By the time Mailer arrived in Cavett’s Green Room, he’d had a few drinks. Vidal belittled him with an intimate touch on the back of the neck. In turn, Mailer slapped him in the face. Vidal returned the slap, and Mailer headed butted him with some force. Vidal called him crazy, quitted the room, and the two did not meet again until they were all on stage. Mailer, visibly incensed, demanded that Vidal read the M3 passage from his review. Vidal ducked, though, searching instead for something positive to say:
Vidal: The good thing about him is his constant metamorphosis. He does rebear himself like the phoenix, and what his next incarnation will be, I don’t know.
Mailer: Well, you seem to have figured out that the next reincarnation for me is going to be Charles Manson. Why don’t you read what you wrote, fella?
Vidal: Well, you let yourself in for it. And I will tell you—let me give you a little background here—that Mailer has…
Mailer: We all know that I stabbed my wife ten years ago. We do know that, Gore. You were playing on it. Now come on.
Vidal: Well, I’d love to forget about that.
Mailer: You don’t want to forget about it. You’re a liar and a hypocrite. You were playing on it.
As Mailer and Vidal’s argument escalated, Flanner protested. In response, Mailer turned his chair toward her and puffed himself up dramatically.
Cavett: If you make history here by punching a lady.
Mailer: Look, you see this whole thing go on. Now you say I’m about to punch a lady. You know perfectly well that I’m the gentlest of the four people here.
Cavett: I just hope it lasts through the next whatever we have left.
Mailer: I guarantee you I wouldn’t hit any of the people here because they are smaller.
Cavett: In what ways?
Mailer: Intellectually smaller.
Cavett: Well, let me turn my chair and join these three.
Mailer turned his chair again, accentuating his opposition to Cavett and the others.
Cavett: Perhaps you’d like two more chairs to contain your giant intellect?
The audience whooped and clapped, and Mailer puffed up again.
Mailer: I’ll take the two chairs if you will all accept finger bowls.
It was a comment that perplexed everyone on stage (and continues to stump viewers to this day). A finger bowl is significantly smaller than two chairs, but more than that, it is a symbol of the erudite denial of the carnal elements of fine dining—the devouring of animals and the fruits of the earth. Perhaps Mailer the man felt he was being eaten alive at the expense of Mailer the author.
There is another video available online, filmed a year after the Cavett interview, that reveals Mailer’s willingness to sully his own reputation for the sake of his art—a knock-down, drag-out brawl with Rip Torn. Extracted from Maidstone, a film produced and directed by Mailer in 1970, the clip walks the tightrope between fact and fiction. The movie was experimental and unscripted, and the scene is a hyperbole of method acting.
Torn, playing the murderous half-brother of Norman Kingsley (Mailer), improvises an assault on the last day of shooting. The attack is in earnest, and Mailer’s scalp opens up under the force of two hammer blows. Mailer grapples with Torn. Blood oozes down his forehead as he sinks his teeth into Torn’s ear, struggling to gain an advantage in a fight for his life—via the mortality of his character. “You’re supposed to die, Mr. Kingsley,” Torn says, “You must die, not Mailer, I don’t want to kill Mailer, but I must kill Kingsley in this picture.”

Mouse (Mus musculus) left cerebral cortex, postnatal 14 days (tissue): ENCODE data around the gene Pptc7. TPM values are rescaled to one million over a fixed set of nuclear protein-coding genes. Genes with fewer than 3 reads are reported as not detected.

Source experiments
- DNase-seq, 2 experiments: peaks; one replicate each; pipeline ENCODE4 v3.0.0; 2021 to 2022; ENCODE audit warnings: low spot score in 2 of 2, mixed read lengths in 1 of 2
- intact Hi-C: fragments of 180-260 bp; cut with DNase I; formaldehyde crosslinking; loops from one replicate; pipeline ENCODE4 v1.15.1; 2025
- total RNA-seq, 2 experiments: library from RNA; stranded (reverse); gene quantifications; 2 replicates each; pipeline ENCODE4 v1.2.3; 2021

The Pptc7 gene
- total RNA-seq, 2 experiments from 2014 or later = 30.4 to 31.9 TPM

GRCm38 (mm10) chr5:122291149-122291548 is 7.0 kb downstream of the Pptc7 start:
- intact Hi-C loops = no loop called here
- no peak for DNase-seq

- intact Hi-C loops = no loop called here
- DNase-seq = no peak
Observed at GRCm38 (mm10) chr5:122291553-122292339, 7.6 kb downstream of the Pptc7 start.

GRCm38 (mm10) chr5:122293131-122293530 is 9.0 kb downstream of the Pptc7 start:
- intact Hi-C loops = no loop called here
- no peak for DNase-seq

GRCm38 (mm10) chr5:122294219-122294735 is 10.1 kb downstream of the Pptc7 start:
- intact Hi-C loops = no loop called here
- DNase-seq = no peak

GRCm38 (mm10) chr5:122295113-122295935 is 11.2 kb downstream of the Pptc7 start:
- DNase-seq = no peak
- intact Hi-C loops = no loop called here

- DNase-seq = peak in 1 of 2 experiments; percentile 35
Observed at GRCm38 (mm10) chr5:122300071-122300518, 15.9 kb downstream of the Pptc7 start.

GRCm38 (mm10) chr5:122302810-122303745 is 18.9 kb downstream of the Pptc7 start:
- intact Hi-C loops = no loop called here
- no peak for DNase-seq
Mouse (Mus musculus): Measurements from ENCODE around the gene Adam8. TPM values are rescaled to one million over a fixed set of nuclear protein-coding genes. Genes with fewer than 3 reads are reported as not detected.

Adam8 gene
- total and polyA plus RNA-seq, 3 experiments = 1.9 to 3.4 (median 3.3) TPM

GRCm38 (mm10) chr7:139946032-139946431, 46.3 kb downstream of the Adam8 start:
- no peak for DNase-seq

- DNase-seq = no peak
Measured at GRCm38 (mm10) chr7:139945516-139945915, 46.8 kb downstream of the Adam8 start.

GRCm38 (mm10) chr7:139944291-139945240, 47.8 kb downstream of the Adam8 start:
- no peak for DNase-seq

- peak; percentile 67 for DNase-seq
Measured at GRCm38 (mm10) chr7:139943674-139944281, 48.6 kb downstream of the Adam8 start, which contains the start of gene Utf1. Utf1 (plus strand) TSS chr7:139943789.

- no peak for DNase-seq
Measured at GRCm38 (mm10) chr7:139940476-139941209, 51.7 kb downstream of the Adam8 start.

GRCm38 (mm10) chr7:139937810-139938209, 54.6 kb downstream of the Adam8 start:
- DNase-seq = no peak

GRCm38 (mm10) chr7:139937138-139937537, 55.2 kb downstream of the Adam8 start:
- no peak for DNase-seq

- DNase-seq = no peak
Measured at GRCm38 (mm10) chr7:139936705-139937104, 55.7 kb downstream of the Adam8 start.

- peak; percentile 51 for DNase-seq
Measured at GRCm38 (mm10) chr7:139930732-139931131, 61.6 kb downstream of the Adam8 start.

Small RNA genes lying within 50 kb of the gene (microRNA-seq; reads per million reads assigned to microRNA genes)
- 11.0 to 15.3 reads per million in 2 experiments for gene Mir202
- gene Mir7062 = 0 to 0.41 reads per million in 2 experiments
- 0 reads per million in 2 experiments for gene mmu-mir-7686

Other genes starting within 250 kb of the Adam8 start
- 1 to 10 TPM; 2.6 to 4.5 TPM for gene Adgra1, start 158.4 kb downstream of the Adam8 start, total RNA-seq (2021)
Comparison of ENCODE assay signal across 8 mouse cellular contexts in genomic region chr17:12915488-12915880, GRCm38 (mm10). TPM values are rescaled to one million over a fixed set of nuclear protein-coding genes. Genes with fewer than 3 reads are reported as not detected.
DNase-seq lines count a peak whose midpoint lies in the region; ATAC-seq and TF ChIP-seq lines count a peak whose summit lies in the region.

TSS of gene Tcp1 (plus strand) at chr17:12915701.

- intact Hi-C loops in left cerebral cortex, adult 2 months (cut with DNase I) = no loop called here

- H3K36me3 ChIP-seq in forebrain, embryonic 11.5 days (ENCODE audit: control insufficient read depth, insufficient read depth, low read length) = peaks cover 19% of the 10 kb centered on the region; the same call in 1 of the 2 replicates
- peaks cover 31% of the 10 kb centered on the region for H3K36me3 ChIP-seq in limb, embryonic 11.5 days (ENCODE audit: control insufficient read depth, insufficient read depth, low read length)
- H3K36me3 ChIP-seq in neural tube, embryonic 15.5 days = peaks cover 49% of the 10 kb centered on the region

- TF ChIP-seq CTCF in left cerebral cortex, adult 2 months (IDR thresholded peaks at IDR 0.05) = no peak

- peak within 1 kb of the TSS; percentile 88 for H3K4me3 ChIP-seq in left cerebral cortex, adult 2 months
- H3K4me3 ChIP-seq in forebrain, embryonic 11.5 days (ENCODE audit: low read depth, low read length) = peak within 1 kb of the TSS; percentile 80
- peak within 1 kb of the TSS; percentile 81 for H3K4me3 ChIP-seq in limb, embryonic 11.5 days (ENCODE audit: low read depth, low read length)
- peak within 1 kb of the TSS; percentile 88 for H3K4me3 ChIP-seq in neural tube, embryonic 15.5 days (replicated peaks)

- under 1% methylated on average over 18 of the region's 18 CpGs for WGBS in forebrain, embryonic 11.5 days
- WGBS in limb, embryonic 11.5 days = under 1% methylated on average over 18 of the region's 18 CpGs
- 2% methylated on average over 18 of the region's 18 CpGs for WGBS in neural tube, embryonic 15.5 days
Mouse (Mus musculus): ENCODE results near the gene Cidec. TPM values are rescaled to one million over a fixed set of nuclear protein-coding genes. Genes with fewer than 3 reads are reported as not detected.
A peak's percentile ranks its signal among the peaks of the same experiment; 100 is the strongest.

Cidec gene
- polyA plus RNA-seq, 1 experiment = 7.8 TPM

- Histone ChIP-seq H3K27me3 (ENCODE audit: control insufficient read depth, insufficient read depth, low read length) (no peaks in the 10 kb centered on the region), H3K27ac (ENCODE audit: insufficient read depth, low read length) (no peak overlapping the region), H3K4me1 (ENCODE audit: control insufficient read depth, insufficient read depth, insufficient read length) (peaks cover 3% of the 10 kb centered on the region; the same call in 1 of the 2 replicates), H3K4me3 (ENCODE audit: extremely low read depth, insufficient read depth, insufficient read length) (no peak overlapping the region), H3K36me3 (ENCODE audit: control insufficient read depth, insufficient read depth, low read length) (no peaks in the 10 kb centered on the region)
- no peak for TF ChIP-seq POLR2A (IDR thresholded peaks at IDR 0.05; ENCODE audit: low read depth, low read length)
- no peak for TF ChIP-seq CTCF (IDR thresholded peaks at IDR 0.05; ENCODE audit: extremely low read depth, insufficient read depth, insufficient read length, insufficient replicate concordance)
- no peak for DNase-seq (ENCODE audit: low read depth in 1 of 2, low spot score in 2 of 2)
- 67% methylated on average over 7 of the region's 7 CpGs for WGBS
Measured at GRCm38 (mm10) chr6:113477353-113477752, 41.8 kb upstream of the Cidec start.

It’s not clear how far Torn would have taken his attack had Mailer not been capable of defending himself. The concept was meta enough that Mailer’s life was genuinely in danger. As Lennon points out in his biography, this is a moment when “The real and the fictional merge.” It is the quintessence of the trouble with Mailer. The clip is described by youthful viewers as “the one where Mailer bit off part of a guy’s ear. Can you believe that?” Mailer comes away looking monstrous—yet, for the sake of his art, he left the scene in the film. It is a decision that exemplifies his willingness to expose his worst experiences through his art in order to provide a view into the deepest caverns—and conversely the highest peaks—of human nature.
Today, Mailer stands as one of the strongest voices of the New Journalism, a genre that’s built on the intersection of historical accounts and literary devices in order to bring contemporary events alive within the psyche of the reader. Mailer’s prose is always most powerful when he risks the divide between the skill of the author and the soul of the man. That divide may or may not be cast in higher relief by the passage of time. It is only if readers are able to understand Mailer in the context of his times that his legacy will endure. As the author himself wrote in the preface of Lennon’s annotated bibliography of primary sources, Norman Mailer: Works and Days:
And should I end by occupying no larger place than a footnote in literary history, it will not be the fault of Michael Lennon. Those historic tides that carry a few authors’ boats to the golden islands of posthumous investiture will have felt his hand on the tiller.
Norman Mailer: A Double Life goes a long way toward navigating into clearer waters.
Nicole DePolo is an author, editor, and graphic designer living and working in Boston, Massachusetts. She is a Writing Fellow at Boston University and a professor of English Composition at Fisher College, where, as part of her curriculum, she teaches Mailer to young readers. As a Ph.D. candidate at Boston University’s Editorial Institute, she is developing an illustrated critical companion to Norman Mailer’s Ancient Evenings.